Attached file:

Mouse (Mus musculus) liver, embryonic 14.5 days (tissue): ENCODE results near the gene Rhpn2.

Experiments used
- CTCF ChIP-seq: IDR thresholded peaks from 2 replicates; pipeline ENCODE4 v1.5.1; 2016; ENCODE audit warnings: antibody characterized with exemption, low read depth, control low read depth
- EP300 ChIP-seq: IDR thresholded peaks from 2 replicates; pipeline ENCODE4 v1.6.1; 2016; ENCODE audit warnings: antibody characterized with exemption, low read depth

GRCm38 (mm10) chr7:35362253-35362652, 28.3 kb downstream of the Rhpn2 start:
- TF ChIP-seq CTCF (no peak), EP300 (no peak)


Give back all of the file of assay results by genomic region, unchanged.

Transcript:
Mouse (Mus musculus) liver, embryonic 14.5 days (tissue): ENCODE results near the gene Rhpn2.

Experiments used
- CTCF ChIP-seq: IDR thresholded peaks from 2 replicates; pipeline ENCODE4 v1.5.1; 2016; ENCODE audit warnings: antibody characterized with exemption, low read depth, control low read depth
- EP300 ChIP-seq: IDR thresholded peaks from 2 replicates; pipeline ENCODE4 v1.6.1; 2016; ENCODE audit warnings: antibody characterized with exemption, low read depth

GRCm38 (mm10) chr7:35362253-35362652, 28.3 kb downstream of the Rhpn2 start:
- TF ChIP-seq CTCF (no peak), EP300 (no peak)